A wildfire in Andilla, Spain, scorched nearly 50,000 acres of woodland. When scientists entered the area they expected total devastation; and they did indeed see miles of blackened oaks, pines, and junipers. However, in the middle of the wreckage, a group of nearly 1,000 bright green cypress trees remained standing. The trees’ unusual ability to retain water had allowed them to safely endure the fire.
In the days of King Nebuchanezzar’s reign in Babylon, a small cluster of friends survived the flames of the king’s wrath. Shadrach, Meshach, and Abednego refused to worship a statue Nebuchadnezzar had created, and they told him, “If we are thrown into the blazing furnace, the God we serve is able to deliver us from it” (Daniel 3:17). Infuriated, the monarch cranked up the heat seven times hotter than normal (v. 19).
The soldiers who carried out the king’s orders and tossed the friends into the blaze burned up and died, yet onlookers watched Shadrach, Meshach, and Abednego walk around inside the flames “unbound and unharmed.” Someone else was in the furnace as well—a fourth man who looked “like a son of the gods” (v. 25). Many scholars say this was a preincarnate appearance of Jesus.
Jesus is with us when we face intimidation and trials. In the moments when we are urged to give in to pressure, we don’t have to be afraid. We may not always know how or when God will help us, but we know He’s with us. He will give us the strength to stay faithful to Him through every “fire” we endure.
The room was dim and silent as I pulled a chair close to Jacquie’s bed. Before a three-year battle with cancer, my friend had been a vibrant person. I could still picture her laughing—eyes full of life, her face lit with a smile. Now she was quiet and still, and I was visiting her in a special care facility.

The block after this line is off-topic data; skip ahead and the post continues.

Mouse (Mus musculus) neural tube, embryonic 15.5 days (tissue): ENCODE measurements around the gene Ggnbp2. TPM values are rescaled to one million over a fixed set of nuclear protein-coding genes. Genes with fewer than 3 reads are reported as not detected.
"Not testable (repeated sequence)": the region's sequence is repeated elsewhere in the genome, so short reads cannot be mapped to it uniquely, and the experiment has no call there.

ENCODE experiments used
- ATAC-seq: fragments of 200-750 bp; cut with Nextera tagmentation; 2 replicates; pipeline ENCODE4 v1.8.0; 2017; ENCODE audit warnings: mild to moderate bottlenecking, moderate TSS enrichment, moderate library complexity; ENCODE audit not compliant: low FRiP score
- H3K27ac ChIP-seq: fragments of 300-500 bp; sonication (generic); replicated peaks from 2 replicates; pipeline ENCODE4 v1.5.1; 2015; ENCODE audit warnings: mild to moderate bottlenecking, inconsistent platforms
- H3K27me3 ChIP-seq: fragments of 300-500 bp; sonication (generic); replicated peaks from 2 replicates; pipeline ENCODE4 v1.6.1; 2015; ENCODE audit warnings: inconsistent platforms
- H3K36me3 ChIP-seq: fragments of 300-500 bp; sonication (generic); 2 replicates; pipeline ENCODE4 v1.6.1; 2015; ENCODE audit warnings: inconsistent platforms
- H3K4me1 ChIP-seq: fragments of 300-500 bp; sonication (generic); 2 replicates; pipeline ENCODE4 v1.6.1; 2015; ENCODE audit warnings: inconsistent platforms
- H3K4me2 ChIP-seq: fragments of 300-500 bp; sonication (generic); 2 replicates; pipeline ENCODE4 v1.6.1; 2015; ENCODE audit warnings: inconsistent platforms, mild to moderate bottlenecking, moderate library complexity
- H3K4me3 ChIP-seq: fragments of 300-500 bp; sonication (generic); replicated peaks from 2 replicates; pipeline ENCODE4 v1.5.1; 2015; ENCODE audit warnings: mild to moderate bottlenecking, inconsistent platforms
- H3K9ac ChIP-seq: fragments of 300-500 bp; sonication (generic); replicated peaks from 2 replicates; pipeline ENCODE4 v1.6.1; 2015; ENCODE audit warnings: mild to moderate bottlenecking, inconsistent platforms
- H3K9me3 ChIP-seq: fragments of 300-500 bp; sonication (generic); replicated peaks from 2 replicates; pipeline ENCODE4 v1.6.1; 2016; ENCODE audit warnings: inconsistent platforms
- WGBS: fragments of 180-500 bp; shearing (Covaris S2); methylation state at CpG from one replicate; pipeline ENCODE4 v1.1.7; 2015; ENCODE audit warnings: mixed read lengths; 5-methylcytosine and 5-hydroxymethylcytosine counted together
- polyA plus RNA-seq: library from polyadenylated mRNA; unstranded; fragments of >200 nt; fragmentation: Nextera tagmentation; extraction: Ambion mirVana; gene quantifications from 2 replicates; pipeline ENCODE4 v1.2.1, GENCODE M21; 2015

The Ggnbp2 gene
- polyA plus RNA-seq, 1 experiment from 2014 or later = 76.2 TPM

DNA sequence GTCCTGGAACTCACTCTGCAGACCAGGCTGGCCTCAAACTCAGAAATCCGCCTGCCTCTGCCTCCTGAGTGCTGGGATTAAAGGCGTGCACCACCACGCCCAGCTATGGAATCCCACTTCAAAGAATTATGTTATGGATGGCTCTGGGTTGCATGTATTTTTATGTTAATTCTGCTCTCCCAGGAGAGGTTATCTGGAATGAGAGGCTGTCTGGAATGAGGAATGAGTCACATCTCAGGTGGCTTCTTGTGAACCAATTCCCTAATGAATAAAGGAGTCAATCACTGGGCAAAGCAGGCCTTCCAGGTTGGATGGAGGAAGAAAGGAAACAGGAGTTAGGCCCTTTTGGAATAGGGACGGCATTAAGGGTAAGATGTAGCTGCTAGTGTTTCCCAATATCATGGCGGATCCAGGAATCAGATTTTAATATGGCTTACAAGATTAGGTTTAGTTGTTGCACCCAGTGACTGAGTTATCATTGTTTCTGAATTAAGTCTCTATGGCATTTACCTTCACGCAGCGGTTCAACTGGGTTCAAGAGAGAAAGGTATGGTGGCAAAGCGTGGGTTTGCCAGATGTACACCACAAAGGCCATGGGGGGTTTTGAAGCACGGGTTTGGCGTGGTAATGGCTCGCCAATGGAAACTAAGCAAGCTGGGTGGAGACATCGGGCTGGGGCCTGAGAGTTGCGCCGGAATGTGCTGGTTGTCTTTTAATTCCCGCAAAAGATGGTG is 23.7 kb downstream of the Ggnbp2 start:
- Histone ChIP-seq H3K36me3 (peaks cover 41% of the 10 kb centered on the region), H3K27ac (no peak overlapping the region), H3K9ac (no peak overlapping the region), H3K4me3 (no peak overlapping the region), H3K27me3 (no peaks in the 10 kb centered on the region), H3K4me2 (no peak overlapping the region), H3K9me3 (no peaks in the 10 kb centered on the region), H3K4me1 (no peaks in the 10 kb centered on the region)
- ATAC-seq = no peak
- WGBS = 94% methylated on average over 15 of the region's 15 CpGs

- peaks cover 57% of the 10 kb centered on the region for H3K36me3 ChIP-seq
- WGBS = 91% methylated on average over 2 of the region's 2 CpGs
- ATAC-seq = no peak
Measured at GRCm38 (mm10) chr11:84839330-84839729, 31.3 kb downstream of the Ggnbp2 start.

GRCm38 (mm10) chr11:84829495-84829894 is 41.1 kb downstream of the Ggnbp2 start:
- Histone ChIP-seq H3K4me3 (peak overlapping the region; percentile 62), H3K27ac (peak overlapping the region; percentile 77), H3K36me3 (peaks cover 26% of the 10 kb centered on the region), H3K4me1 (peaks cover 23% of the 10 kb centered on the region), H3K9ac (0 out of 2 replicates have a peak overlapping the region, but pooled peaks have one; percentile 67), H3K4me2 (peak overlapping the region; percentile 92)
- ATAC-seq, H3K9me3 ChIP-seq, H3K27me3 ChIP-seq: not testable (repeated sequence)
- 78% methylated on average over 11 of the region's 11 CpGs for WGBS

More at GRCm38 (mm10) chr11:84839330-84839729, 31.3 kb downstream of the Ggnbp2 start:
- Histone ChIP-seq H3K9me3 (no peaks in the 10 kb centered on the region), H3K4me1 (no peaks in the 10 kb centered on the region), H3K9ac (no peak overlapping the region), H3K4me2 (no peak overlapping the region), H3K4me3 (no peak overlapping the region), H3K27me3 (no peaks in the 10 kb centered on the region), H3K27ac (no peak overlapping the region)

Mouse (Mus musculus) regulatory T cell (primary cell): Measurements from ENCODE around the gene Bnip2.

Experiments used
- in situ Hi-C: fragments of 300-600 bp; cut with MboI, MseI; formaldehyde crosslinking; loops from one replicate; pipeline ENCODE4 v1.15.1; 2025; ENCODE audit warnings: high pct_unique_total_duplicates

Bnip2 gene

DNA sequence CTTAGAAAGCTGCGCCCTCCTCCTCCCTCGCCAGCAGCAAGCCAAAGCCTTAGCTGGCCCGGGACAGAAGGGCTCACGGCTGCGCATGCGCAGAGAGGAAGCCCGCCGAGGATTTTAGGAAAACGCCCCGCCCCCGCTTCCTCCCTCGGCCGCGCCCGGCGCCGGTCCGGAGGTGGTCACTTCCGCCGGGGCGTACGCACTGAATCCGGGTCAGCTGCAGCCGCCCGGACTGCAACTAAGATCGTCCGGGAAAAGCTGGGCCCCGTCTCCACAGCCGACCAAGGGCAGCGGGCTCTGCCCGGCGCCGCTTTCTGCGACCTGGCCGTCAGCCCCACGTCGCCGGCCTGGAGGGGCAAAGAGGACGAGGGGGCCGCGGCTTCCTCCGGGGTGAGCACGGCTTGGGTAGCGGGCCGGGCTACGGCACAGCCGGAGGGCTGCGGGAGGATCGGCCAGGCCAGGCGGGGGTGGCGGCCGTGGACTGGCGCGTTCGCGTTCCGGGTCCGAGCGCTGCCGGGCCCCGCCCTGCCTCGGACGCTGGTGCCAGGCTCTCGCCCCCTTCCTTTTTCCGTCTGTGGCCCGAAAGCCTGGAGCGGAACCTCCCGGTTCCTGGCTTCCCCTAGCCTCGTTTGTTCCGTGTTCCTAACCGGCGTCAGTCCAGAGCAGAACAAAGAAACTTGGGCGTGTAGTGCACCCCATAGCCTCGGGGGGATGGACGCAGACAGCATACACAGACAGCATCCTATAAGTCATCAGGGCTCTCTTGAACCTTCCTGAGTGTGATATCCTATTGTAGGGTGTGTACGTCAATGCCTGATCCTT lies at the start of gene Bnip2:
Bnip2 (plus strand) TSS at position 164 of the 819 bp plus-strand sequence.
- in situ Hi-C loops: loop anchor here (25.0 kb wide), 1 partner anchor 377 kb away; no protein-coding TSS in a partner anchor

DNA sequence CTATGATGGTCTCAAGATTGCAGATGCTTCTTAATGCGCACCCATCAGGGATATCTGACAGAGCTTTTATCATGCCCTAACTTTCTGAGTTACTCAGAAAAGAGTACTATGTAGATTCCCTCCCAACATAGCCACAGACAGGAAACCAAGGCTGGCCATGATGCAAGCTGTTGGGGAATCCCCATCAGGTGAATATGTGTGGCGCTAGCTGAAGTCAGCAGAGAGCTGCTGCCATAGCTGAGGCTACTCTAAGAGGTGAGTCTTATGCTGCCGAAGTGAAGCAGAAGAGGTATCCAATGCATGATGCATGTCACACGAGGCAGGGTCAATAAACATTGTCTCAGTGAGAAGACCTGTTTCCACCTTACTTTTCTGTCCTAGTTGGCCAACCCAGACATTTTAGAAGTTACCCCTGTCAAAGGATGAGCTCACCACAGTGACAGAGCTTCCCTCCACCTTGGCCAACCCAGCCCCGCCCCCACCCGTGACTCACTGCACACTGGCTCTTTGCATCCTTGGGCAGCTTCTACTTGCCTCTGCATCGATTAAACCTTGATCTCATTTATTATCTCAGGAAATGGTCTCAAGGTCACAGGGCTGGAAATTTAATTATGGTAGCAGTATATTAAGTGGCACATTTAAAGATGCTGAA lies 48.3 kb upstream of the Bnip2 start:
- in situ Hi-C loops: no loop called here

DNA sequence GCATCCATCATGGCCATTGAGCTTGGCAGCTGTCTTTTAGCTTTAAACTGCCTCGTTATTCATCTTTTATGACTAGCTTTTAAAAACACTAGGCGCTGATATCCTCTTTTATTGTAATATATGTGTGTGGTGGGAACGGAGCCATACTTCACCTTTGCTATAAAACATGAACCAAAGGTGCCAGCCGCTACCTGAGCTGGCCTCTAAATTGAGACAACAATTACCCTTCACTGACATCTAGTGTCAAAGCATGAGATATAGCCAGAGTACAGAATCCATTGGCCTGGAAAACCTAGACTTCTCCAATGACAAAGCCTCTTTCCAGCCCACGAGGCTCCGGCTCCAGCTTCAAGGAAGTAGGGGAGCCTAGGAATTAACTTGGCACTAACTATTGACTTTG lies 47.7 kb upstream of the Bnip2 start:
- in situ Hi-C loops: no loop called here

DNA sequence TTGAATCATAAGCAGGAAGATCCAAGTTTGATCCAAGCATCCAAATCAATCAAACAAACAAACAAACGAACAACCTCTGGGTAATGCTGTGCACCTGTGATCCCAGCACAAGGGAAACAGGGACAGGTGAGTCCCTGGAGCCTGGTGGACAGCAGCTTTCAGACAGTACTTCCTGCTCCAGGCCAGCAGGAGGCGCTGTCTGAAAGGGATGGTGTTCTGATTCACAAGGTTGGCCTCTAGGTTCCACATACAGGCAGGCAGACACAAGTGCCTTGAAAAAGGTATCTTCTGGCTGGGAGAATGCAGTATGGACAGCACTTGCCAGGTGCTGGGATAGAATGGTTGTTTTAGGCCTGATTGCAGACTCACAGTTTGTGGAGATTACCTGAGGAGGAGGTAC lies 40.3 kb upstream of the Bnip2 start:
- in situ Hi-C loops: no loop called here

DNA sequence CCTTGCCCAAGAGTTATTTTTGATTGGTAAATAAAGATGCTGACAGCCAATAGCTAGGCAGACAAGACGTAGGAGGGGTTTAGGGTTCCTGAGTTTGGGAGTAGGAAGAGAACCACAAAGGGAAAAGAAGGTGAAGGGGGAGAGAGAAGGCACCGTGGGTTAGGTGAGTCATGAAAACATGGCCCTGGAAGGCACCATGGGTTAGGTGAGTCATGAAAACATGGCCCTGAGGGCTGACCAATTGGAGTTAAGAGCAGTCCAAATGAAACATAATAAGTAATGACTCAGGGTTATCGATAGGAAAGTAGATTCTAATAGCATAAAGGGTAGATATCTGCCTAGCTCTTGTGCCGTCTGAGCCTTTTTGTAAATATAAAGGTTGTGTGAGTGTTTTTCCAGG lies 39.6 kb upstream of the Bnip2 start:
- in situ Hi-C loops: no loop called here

Not knowing what to say, I decided to read some Scripture. I pulled my Bible out of my purse and turned to a reference in 1 Corinthians and began to read.
After the visit and an emotional time in the seclusion of my parked car, a thought came to mind that slowed my tears: You’ll see her again. Caught up in sadness, I had forgotten that death is only temporary for believers (1 Corinthians 15:21-22). I knew I’d see Jacquie again because both of us had trusted in Jesus’s death and resurrection for the forgiveness of our sin (vv.3-4). When Jesus came back to life after his crucifixion, death lost its ultimate power to separate believers from each other and from God. After we die, we’ll live again in heaven with God and all of our spiritual brothers and sisters—forever.
Because Jesus is alive today, Christians have hope in times of loss and sorrow. Death has been swallowed up in the victory of the cross (v. 54).
My friend Ellen calculates payroll for an accounting firm. This may sound like a straightforward job, but there are times when employers submit their information later than requested. Ellen often makes up for this by working long hours so employees can receive their money without delay. She does this out of consideration for the families that depend on those funds to buy groceries, purchase medicine, and pay for housing.
Ellen’s compassionate approach to her job points me to Jesus. On earth, He sometimes ministered to people when it was inconvenient for Him. For instance, Jesus wanted some alone time after He heard that John the Baptist had been killed, so He boarded a boat in search of an isolated place (Matthew 14:13). Perhaps He needed to grieve for His relative and pray through His sorrow.
There was just one problem. Crowds of people tagged along behind Him. This group had various physical needs. It would have been much easier to send the people away, but “When Jesus landed and saw [them], he had compassion on them and healed their sick” (v. 14).
Although it was part of Jesus’s calling to teach people and cure their diseases as He ministered on earth, His empathy affected the way in which He carried out His responsibilities. May God help us to recognize His compassion in our lives and give us the strength to pass it on to others.